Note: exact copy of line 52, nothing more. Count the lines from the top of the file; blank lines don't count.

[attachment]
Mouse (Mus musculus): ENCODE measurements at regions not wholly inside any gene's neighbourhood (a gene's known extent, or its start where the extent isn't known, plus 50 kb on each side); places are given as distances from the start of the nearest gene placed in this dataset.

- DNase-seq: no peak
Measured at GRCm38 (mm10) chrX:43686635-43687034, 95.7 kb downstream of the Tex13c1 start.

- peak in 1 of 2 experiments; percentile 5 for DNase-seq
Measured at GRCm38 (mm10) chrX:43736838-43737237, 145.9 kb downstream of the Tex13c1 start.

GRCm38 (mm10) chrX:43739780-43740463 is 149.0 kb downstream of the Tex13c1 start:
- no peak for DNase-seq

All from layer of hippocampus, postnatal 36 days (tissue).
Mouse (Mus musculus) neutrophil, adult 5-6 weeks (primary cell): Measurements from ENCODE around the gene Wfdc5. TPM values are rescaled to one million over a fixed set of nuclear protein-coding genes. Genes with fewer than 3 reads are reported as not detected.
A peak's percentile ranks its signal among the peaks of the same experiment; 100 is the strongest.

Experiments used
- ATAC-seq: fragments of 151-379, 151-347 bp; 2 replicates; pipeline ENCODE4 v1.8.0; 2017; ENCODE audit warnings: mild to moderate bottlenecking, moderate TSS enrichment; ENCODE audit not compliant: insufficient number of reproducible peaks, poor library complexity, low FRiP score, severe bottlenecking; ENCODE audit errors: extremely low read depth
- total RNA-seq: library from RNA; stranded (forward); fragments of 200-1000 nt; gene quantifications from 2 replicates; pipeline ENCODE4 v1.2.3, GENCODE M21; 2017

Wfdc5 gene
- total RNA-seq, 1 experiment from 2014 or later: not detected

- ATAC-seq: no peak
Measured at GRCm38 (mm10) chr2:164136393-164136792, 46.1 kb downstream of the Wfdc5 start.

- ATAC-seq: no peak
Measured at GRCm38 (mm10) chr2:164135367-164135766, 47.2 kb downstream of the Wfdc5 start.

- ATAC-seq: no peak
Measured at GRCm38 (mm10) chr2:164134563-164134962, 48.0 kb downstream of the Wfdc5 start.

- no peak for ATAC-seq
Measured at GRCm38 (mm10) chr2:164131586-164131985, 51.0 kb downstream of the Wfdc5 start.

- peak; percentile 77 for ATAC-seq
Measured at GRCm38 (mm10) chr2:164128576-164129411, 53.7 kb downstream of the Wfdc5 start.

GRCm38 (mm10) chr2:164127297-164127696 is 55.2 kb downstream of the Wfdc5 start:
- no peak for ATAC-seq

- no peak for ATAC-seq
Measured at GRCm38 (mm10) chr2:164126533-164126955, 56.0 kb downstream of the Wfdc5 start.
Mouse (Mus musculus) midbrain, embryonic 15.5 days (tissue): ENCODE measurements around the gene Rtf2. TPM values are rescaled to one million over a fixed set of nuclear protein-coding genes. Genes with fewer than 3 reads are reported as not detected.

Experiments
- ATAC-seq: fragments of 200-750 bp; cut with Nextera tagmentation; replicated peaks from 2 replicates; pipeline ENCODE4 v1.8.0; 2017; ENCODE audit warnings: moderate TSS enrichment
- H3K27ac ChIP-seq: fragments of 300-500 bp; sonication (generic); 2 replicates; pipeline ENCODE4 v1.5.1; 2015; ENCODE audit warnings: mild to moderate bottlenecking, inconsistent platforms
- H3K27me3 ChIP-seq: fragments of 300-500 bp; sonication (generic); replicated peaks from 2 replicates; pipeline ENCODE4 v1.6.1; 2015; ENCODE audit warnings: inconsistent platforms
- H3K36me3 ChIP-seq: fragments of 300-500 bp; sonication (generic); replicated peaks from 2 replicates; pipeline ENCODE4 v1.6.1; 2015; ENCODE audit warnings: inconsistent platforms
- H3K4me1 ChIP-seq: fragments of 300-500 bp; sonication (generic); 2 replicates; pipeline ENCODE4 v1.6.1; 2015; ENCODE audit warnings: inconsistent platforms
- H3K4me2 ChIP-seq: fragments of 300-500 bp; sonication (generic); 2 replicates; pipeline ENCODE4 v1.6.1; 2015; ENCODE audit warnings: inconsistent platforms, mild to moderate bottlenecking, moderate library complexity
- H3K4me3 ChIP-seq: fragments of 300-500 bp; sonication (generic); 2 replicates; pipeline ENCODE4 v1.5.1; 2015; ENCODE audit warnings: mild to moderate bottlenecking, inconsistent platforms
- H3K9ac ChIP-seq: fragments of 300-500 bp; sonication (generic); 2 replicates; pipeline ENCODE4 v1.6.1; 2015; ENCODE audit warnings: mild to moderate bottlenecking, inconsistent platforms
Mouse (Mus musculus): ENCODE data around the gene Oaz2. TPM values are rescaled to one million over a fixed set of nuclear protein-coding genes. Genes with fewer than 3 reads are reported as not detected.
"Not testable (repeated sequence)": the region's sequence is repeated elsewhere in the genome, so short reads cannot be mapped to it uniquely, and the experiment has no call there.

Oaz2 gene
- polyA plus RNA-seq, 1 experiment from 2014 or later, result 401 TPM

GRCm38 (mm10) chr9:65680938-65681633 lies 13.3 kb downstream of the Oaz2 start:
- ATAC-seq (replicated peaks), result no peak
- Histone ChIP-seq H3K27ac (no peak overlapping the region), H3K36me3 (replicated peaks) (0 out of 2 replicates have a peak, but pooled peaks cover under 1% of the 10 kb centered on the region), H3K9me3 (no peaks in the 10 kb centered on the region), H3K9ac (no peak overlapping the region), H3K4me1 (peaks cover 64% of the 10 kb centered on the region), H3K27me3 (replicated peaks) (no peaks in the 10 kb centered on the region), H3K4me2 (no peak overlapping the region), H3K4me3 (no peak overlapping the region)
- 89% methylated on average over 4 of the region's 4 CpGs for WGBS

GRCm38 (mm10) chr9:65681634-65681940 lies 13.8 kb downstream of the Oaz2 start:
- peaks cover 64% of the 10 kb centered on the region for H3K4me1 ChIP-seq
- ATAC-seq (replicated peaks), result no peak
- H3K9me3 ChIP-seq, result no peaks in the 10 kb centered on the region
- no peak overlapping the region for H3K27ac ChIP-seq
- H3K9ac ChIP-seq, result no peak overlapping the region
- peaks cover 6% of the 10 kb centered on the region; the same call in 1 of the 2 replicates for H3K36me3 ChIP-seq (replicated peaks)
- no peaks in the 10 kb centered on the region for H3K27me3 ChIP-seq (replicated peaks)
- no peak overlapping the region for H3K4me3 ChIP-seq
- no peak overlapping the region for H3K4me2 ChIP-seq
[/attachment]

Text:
- no peak overlapping the region for H3K27ac ChIP-seq